Moving is a huge undertaking; it requires a lot of pre-planning and research beforehand in order to make sure the move goes well. Movers who do not plan end up suffering in the end, so it is in your best interest to look into all of your options ahead of time, and never wait till the last minute to figure out a plan. A lot of movers don’t realize that moving and storage go hand-in-hand; renting a self-storage unit for a period of time is one way to help relieve some stress during a move, and is an efficient way to hold belongings that you are unsure what to do with. There are wide ranges of options when it comes to storage units, but what you end up deciding upon will rest heavily on what your specific needs are during the time of the move. By renting a storage unit, you may be saving yourself time and money in the long run. Sometimes moving dates aren’t always convenient for everyone—they often don’t coincide with rental agreements and wind up creating issues for movers. By renting a storage unit, you can have someplace to keep your items instead of spending another month’s rent. How you go about renting a unit is determined by necessity.
Make a list of all your items
When you decide to go for a storage unit, you will first need to make a list of all the items you want to store in there. Usually it helps to think of all the bigger items first, and then the smaller ones later because smaller items can be kept in other places if at all necessary. Storage units charge based on size and the amount of time the unit is being rented for—usually monthly fees apply. The best way to keep costs down is to spend only the minimum amount of time occupying the space, and of course, rent only the space that you absolutely need—don’t pay more for a larger unit if you don’t need to. Units can be especially helpful if you are moving to an area far away, such as another state or region. It is likely that you will need a larger storage unit for longer-distance moves, generally because it takes a little more time for things to settle after such big moves.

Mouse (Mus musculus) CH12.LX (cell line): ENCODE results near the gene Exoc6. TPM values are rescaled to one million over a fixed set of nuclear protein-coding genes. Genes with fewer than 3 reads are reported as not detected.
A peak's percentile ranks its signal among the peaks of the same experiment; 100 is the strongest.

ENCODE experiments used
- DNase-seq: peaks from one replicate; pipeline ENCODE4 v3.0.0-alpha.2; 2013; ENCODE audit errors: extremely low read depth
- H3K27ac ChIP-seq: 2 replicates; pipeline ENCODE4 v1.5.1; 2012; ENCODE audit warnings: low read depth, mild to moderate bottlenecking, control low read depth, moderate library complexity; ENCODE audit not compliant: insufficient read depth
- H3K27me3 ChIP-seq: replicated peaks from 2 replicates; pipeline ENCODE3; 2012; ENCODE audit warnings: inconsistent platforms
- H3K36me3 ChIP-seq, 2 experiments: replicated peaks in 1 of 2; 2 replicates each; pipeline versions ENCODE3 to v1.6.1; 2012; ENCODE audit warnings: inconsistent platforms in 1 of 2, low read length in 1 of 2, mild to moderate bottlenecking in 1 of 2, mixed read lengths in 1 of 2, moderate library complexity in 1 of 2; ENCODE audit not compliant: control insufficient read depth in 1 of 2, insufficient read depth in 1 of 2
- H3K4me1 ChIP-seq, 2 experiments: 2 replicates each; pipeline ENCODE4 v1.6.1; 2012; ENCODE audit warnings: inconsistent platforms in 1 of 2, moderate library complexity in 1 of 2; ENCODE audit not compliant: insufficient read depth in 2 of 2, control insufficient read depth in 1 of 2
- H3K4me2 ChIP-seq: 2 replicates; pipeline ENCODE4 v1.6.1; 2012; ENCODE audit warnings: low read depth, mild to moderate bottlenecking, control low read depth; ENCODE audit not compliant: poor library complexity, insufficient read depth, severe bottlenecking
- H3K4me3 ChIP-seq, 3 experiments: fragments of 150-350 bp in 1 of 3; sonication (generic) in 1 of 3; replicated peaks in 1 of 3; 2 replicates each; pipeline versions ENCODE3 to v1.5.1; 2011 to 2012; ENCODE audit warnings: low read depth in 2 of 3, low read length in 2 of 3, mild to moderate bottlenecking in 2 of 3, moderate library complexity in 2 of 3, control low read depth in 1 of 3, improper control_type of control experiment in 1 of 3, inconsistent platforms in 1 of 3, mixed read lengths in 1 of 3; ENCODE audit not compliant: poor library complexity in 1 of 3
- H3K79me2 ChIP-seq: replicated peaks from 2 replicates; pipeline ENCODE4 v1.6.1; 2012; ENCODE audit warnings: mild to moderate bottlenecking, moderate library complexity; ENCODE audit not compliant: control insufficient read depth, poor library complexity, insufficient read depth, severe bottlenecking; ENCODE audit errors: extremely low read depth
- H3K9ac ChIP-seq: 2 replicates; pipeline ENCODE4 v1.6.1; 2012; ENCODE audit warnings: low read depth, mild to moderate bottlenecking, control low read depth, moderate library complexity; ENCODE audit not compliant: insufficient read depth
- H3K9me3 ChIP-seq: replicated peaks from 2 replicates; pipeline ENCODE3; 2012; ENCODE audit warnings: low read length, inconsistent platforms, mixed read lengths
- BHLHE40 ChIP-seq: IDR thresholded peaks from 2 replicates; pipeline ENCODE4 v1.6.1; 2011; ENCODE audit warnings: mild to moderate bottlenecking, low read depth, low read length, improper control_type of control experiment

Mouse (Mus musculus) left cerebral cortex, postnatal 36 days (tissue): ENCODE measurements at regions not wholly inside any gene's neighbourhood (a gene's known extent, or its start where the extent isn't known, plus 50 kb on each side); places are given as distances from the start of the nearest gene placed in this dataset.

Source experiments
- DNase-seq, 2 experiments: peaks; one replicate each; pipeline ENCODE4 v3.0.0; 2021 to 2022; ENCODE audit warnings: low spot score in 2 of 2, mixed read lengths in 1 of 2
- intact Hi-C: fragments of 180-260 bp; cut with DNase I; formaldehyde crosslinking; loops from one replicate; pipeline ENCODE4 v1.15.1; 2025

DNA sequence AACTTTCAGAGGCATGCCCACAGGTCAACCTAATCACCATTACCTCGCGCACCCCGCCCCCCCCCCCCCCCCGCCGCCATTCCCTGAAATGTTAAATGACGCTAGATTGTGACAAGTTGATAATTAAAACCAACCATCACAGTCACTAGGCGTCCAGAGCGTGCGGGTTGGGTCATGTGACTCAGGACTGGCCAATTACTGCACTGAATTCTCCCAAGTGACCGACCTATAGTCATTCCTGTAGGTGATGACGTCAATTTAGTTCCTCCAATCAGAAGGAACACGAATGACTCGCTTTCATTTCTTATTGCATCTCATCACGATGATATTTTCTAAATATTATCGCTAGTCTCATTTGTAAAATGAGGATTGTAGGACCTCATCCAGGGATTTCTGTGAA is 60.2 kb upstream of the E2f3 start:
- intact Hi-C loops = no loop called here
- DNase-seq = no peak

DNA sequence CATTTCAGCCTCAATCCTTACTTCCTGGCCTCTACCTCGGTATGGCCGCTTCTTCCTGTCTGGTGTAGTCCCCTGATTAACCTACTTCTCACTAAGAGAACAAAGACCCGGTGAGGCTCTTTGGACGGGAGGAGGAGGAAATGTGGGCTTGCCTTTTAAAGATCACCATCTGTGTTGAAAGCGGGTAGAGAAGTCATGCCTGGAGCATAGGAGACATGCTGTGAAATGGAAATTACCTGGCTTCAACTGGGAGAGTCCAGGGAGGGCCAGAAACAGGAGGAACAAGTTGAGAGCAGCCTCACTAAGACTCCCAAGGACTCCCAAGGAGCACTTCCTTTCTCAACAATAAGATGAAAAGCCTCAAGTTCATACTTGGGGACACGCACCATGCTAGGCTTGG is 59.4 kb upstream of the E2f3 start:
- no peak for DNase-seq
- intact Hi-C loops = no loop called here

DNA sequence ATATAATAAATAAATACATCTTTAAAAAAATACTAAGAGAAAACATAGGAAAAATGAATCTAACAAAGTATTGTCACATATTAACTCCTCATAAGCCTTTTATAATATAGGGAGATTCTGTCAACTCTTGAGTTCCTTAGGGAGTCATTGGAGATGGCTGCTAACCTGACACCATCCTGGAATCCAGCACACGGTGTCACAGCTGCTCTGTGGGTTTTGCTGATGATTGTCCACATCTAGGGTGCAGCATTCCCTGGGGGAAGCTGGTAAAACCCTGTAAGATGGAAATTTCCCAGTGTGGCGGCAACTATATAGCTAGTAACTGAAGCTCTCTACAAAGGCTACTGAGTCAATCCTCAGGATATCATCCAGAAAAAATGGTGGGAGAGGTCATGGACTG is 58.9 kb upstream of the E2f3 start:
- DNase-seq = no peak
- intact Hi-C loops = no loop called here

Analyze your storage units
Sometimes storage units have the option to be air-conditioned. In warmer temperatures, seasons, and climates this may not be a bad idea—particularly if you have items that will be easily damaged by hot temperatures. Just as you would be concerned with movers handling your belongings, you should be concerned with storage facilities housing your belongings. Theft and burglary are not uncommon in unprotected units; make sure you do research and find the most secure unit possible—it must always be adequately locked and monitored, but there should also be some kind of front gate with security to further ensure the safety of your belongings.
Proper organization is vital
Another issue to consider when you rent a storage unit is the organization and planning that you put into it. Haphazardly throwing items into a storage unit to safe an hour or two will ultimately cause you way more stress and anxiety in the end; when you really need to get to an item in the way back of the unit, it can be a complete pain to get to. Renting larger units is not always the solution to this problem, but instead, structuring the layout of your belongings like a game of well-organized Tetris is more like it. Think carefully of what belongings you may need to access before you decide to make a mish-mosh out of your storage unit. Keeping clear pathways all around your belongings is not a bad idea, but make sure not to waste too much space by doing so—it will wind up costing you more money for larger units.
Looking for a good unit can be tough, but make sure to exhaust all of your resources before you panic. Make a list of questions for the storage facility employees so that you don’t leave there with more confusion than answers. Make sure you look at reviews in the area, and don’t forget to get the opinions of others in your community. The value of storage during a move is great; you may end up saving yourself a huge hassle in the end.